(above)"Honour Avenue Lawson" 1923
The War Memorial as originally constructed and unveiled in 1923. It replaced the earlier metal framed archway forming the southern boundary of the open 'Square'. A note on the photo indicates that the mounted guns were removed and melted down for the war effort in the Second World War.
The War Memorial was originally surrounded by grass and fenced as part of the formalization of Hounour Avenue but is now surrounded by gardens and flanked by two flagpoles.
(above) Lawson War Memorial, Douglass Square 2004.
Note backdrop of mature trees forming the memorial avenue.The completion of the First World War Memorial in 1923 further changed the structure and appearance of the square giving it a higher degree of formality. The memorial was designed and constructed under the direction of the war veteran and architect, Major General, Sir Charles Rosenthal who also designed the memorial at Blackheath.
(above) Laying foundation stone of War Memorial
The Memorial was built in the form of a Triumphal Arch and constructed of local sandstone with inset engraved trachyte panels. Sir John Sulman, then a part time resident of Lawson, designed and oversaw the layout of the formal garden avenue behind the memorial in conjunction with F.V. Wilkner the Shire Engineer.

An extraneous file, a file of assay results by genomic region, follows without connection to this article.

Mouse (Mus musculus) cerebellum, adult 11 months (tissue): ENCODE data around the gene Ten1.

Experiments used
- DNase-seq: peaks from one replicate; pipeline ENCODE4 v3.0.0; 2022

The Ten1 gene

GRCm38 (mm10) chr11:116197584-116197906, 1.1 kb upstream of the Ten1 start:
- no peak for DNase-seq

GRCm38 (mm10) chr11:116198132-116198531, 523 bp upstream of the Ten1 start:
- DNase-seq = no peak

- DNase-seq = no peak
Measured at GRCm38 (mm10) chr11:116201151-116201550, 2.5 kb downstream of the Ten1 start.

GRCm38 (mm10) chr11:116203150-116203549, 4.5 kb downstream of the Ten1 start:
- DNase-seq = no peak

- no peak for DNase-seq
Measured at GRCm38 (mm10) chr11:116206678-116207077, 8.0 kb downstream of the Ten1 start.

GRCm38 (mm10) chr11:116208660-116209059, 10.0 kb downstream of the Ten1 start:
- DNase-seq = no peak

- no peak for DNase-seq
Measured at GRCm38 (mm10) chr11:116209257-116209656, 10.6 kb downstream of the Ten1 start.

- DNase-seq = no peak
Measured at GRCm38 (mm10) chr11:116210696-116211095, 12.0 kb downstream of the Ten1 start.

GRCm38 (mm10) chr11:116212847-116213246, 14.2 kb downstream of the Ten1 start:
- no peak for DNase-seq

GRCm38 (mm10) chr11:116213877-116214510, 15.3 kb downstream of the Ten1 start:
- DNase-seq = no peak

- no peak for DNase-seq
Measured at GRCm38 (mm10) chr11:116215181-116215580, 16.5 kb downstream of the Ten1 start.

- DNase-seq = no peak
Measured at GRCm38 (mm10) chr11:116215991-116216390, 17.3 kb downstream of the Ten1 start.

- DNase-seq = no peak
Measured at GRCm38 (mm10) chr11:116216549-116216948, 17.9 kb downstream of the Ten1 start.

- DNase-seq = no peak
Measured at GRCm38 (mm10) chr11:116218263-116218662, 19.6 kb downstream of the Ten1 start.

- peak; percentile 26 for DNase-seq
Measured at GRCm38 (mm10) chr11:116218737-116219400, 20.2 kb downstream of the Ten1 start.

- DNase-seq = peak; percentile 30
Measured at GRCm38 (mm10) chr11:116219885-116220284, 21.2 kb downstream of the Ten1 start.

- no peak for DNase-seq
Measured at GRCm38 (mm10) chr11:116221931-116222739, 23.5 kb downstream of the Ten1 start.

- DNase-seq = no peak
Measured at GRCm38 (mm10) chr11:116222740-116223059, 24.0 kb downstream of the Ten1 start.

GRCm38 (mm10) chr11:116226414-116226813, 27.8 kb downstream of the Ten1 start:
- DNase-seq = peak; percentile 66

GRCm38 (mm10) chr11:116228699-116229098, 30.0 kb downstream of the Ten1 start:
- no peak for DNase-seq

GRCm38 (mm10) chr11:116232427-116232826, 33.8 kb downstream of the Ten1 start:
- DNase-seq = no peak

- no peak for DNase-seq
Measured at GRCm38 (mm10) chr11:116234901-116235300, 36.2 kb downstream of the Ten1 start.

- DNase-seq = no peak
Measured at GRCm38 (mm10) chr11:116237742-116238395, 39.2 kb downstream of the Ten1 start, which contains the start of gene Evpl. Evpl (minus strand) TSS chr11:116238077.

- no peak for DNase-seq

The mature avenue of trees now forms the distinctive centrepiece of the Honour Avenue and terminates visually at the War Memorial. The planting and construction of the stone retaining walls in the avenue took place from 1928 and trees have continued to be planted as memorials.
The construction of the war memorial required the relocation of the earlier metal framed, arched gateway to the avenue. This was modified and moved to Bellevue Park where it remains, albeit in simpler form without the flanking fence. This move provides a strong connection between the park, Douglass Square and Honour Avenue.
(above) "Station Square Lawson, Blue Mnts 1910".
In this postcard view, the roads are not kerbed and guttered
and the triangular lot is only separated from the Grand Hotel by a
narrow pathway. It is surrounded by a post and rail fence and contains